The war in Ukraine has already upended countless lives. Now, it’s upending business models as well. With the exodus of western multinationals from Russia and Ukrainian supply chain disruptions coupled with Covid-related disruptions in China, companies are having to rethink everything.
The challenges range from how they pay local Ukrainian staff (in some cases with cash delivered to Poland) to how to get hold of parts they sourced from the region before the war (the answer so far: slowly and spottily). Among those hard hit have been German carmakers that depend on components from Ukraine. Their plants are idle as they struggle to figure out a new system.
But even companies that don’t have suppliers or operations in the thick of the conflict recognise they need to move from assumptions of unfettered globalisation to more regional — or even local — hubs of production and consumption. They also see the benefits of more decentralisation and system redundancy (namely having extra resources to provide back-up support) to avoid future shocks. “The ongoing supply chain disruptions have now lasted longer than the 1973-4 and 1979 oil embargoes — combined!” says Richard Bernstein, CEO of RBA, the investment firm. This isn’t a blip, but rather the new normal.
Large companies that can afford to own more of their entire supply chain have been moving towards vertical integration as a way to smooth disruptions and the inflationary pressures that result. Companies of all sizes are looking for ways to localise more production wherever their consumers are, no matter which country or region they are in. Many smaller “maker” firms in New York have benefited during the pandemic since they source locally, but the technique is also being picked up by big name brands that simply want more buffers against shocks of any kind — be they geopolitical or climate-related.
“Supply chains are under-pressure and have been for some time,” says Arama Kukutai, chief executive of a vertical farming start-up called Plenty, which is working with Walmart to grow vertically-stacked fresh produce on location in California, and also with companies such as Driscoll, the world’s largest berry producer. The two have launched a new vertical strawberry farm on the east coast, with an eye to avoiding transport costs and delays. “Companies like this want to lessen their reliance on long, complex supply chains and imports,” Kukutai adds. “Basically, you want to build where customers are.”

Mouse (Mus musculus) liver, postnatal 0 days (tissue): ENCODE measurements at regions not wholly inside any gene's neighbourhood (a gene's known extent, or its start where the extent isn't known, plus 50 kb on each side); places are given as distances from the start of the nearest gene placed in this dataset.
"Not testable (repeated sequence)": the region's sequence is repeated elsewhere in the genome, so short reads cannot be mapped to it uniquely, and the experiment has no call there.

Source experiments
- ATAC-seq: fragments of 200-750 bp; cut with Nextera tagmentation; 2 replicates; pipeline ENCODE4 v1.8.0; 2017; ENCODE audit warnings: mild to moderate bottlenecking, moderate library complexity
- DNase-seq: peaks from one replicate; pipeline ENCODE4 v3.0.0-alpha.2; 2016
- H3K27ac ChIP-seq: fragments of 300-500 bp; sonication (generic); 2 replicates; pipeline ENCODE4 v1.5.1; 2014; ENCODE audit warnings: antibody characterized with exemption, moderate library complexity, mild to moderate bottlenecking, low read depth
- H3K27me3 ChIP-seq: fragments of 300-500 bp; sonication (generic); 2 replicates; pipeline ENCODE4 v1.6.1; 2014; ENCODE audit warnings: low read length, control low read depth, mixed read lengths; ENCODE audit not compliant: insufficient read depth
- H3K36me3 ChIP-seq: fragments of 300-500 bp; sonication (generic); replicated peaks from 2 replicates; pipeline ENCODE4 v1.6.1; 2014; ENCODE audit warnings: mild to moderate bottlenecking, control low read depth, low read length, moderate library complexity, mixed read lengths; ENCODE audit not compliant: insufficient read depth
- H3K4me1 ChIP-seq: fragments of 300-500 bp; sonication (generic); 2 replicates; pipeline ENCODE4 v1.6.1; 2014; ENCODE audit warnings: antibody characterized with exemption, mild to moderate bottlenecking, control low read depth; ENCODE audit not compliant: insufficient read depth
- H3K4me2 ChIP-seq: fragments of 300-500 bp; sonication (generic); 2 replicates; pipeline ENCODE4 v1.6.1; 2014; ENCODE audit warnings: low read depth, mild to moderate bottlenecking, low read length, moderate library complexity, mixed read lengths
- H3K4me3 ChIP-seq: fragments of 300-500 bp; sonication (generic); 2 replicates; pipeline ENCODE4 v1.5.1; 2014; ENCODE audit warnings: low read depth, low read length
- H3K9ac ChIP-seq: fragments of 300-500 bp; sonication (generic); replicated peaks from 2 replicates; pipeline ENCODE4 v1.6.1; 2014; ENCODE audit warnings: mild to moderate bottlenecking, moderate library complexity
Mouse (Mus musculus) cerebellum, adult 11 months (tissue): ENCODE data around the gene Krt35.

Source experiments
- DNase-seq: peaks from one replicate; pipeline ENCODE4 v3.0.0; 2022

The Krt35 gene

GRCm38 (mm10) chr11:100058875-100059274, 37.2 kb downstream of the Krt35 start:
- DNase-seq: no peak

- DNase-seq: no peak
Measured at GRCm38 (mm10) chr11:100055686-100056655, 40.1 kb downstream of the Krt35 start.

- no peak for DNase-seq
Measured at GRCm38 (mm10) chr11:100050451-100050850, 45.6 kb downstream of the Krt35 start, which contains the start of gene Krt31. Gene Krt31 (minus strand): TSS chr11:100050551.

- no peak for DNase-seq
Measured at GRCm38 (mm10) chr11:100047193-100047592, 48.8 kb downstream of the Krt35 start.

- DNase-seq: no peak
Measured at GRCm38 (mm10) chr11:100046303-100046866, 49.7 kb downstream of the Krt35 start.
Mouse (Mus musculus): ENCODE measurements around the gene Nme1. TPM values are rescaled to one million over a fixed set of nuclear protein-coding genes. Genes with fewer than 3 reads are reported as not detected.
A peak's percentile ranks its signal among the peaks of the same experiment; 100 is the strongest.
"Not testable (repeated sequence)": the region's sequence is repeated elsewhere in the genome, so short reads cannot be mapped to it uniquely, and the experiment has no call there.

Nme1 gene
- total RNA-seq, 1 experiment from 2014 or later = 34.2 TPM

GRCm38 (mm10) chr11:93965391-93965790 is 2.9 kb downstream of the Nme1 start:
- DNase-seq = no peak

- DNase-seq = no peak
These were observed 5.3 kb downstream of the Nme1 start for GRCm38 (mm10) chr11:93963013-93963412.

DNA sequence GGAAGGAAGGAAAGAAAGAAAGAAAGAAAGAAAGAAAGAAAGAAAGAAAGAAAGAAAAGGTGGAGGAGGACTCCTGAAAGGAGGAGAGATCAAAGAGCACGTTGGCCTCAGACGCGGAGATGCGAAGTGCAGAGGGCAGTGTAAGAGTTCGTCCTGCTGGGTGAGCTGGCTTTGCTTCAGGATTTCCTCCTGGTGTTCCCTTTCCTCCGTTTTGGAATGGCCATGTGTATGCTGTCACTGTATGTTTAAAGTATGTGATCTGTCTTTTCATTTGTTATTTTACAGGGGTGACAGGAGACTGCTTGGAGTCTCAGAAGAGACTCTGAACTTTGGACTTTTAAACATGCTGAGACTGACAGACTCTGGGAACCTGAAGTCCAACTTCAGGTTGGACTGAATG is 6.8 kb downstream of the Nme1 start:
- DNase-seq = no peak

This has been a trend in manufacturing for some time — particularly for private companies that are more often family-owned, more rooted in local communities and have less pressure on quarterly results.
One of those is New Balance, a footwear company that last week announced a factory in Massachusetts to service growing demand for “made in America” products, with more local suppliers to bypass shocks where possible. “Being private makes it easier to do more locally,” says CEO Joe Preston, “but I think that coming ESG requirements are going to push more companies in this direction, because labour issues are a big part of that.”
Certainly, it is becoming clear that the world isn’t resetting to globalisation as it did in the 1990s. Some industries, such as technology, will feel the pressure to change existing business models more than others. Witness Intel creating a major new chip foundry in Ohio as part of America’s larger tech decoupling from China, and now Russia, via chip export sanctions. The company is also investing in European regional foundry capacity.
I wouldn’t be surprised if the war in Ukraine quickens restrictions on “dual-use” technologies that can be deployed for either commercial or military purposes. A recent report by TS Lombard cited industries ranging from chips, telecommunications and IT equipment, to aerospace, avionics, computers, electronics, sensors, lasers and their components, that may need to shift their supply chains and customer base to account for decoupling.
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“Think of cloud-connected smart vehicles uploading real-time data to satellites (eg Tesla/SpaceX) as surveillance devices that can be repurposed for warfare,” notes the report.
This shift could certainly have a big financial market impact, since much of the growth of the largest tech firms has been predicated on their ability to cross borders seamlessly. But that impact won’t go just one way. Witness the rise of 3D-printing stocks, for example, which have soared amid the pandemic. The industry was able to plug the gap in supply chains by locally manufacturing everything from PPE to medical and testing devices, to personal accessories, visualisation aids and even emergency dwellings.
The entire 3D-printing market grew 21 per cent from 2019 to 2020, and is predicted to double by 2026. There are now a number of companies, such as Austin-based Icon, that are moving from printing disaster shelters to luxury homes. Given the complexity and carbon intensity of home building, with its multiple supply chains, it’s a shift that could help curb inflation. As a 2020 article in Nature put it, “3D printing of buildings requires shorter building times and lower labour costs, and can use more environmentally friendly raw materials.” The resulting homes can be “easily transported and deployed to areas where they are most needed”.
Even in times of war, decoupling and geopolitical fear, it’s worth remembering that there is opportunity in crisis.